Botanical diversity unraveled in a previously understudied forest in Angola
Famous for hosting most endemic bird species in Angola, it comes as no surprise that the Kumbira forest in Angola has recently also revealed great botanical diversity. Remaining understudied for a long time, a recent botanical survey in the region revealed impressive numbers of vascular plants including new records for the country and potential new species. The full account of the Kumbira forest diversity is published in the open-access journal Phytokeys. (2016-06-20)

Ancient rocks yield hard facts on safe storage of greenhouse gas
Natural underground reservoirs of carbon dioxide are giving scientists vital clues how best to store man-made emissions of the greenhouse gas. (2016-06-19)

Permafrost thawing below shallow Arctic lakes
New research shows permafrost below shallow Arctic lakes is thawing as a result of changing winter climate. (2016-06-16)

New Health Union survey reveals importance of online health communities
A new survey from Health Union of more than 2,200 people with chronic health conditions and their caregivers illustrates how patients use online health information to better understand their health condition, learn about symptoms and treatment, and share experiences with other patients living with the same health condition. The findings are summarized in a recently published white paper, entitled 'Social Media for Health: What Patients Really Want.' (2016-06-15)

Arthritis linked to suicide attempts
One in every 26 men with arthritis have attempted suicide compared to one in 50 men without arthritis. Women with arthritis also had a higher prevalence of lifetime suicide attempts than women without arthritis (5.3 percent vs. 3.2 percent), according to a recent study from the University of Toronto. (2016-06-15)

Invasive Asian carp respond strongly to carbon dioxide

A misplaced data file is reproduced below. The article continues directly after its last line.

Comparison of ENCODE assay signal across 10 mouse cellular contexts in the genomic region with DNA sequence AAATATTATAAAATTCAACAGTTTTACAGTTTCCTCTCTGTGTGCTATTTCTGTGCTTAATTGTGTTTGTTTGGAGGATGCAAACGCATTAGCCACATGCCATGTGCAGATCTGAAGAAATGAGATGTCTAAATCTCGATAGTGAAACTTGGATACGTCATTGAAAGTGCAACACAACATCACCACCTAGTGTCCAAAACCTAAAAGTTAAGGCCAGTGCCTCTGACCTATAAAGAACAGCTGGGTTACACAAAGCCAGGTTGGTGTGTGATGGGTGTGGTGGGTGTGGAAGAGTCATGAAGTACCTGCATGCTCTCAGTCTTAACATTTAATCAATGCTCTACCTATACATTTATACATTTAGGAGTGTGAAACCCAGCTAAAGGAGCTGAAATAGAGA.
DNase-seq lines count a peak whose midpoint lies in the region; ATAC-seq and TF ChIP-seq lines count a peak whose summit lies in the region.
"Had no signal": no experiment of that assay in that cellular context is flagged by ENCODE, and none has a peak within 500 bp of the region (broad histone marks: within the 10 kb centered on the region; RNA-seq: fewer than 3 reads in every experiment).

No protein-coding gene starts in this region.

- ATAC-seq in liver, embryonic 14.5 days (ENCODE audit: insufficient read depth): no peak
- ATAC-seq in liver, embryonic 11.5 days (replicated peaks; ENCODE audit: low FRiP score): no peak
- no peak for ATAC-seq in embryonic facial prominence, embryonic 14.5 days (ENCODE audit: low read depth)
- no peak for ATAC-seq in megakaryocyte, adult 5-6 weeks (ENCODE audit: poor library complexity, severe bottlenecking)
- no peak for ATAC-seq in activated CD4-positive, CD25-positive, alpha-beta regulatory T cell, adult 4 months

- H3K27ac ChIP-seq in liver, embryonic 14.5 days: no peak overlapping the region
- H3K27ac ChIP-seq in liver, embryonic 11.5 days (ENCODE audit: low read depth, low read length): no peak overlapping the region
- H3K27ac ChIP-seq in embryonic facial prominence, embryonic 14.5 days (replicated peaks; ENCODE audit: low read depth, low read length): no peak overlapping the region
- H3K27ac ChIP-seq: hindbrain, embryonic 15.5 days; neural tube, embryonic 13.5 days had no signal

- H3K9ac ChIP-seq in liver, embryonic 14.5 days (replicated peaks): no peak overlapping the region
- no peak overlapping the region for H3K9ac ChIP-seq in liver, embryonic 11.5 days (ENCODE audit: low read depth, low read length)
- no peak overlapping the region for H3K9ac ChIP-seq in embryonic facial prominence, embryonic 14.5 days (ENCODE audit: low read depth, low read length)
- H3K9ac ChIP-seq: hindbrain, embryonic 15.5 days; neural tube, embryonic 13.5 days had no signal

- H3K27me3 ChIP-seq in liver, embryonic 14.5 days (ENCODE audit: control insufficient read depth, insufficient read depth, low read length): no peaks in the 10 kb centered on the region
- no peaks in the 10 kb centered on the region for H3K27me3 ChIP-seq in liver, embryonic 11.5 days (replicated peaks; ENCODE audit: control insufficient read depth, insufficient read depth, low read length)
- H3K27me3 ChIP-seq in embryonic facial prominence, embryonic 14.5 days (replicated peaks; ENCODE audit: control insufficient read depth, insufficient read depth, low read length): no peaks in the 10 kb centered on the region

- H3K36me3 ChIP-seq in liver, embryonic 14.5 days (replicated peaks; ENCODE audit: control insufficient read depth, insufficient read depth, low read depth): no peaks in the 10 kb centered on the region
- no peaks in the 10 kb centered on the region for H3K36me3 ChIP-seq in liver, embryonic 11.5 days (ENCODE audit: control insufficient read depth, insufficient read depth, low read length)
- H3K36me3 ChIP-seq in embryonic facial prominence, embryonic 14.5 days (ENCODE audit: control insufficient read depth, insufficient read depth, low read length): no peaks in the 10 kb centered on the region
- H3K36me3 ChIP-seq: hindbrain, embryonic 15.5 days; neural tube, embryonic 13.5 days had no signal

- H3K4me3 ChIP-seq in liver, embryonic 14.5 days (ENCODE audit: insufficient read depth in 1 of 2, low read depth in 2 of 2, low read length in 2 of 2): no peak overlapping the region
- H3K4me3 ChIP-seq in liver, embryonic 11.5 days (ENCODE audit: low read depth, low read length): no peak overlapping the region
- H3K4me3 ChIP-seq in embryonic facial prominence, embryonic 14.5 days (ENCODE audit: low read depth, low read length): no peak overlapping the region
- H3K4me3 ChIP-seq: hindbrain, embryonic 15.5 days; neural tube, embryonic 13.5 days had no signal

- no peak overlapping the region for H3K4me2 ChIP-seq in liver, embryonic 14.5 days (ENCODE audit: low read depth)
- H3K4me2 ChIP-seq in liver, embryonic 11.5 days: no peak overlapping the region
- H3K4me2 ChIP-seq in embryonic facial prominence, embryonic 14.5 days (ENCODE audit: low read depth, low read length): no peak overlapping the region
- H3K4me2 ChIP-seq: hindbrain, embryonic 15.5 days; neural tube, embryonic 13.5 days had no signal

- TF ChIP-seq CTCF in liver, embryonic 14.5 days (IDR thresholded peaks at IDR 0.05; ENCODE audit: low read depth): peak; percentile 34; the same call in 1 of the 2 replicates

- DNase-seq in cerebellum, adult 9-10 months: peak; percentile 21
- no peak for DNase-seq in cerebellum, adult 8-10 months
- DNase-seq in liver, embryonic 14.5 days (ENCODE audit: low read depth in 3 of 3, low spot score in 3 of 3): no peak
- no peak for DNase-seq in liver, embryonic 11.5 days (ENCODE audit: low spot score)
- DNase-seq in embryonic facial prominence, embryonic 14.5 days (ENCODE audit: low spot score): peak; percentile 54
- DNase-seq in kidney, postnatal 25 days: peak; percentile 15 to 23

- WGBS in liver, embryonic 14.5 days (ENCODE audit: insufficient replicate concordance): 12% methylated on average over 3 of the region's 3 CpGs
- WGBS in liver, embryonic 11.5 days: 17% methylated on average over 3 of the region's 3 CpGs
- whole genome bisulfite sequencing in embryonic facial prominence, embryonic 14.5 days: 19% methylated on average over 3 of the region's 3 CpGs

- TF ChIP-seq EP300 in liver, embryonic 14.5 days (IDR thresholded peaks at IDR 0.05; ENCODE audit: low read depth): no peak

Bighead carp and silver carp are species of invasive Asian carp that threaten the Great Lakes. Adding carbon dioxide gas to water, a process similar to making carbonated soda water, could help control the movement and behavior of invasive carp in the Great Lakes basin, according to a recent study. Both carp species avoided CO2-infused water in a USGS research pond. (2016-06-15)

Adolescent alcohol and marijuana use predicts poor academic performance & health problems
Adolescents who use both marijuana and alcohol during middle school and high school are more likely to have poor academic performance and mental health during high school, according to a new study that followed a group of students over a seven-year period. However, the study found marijuana use was predictive of poorer functioning across more areas, including lower academic functioning, being less prepared for school, more delinquent behavior and poorer mental health. (2016-06-14)

Earth Science in September: GSA's Denver meeting is earlier this year
Registration is open for The Geological Society of America's Annual Meeting & Exposition, to be held 25-28 September 2016 at the Colorado Convention Center in Denver, Colorado, USA. Geoscientists in disciplines from archaeological geology to volcanology -- and everything in between -- will present new findings that enlarge the body of geoscience knowledge and define directions for future study. (2016-06-14)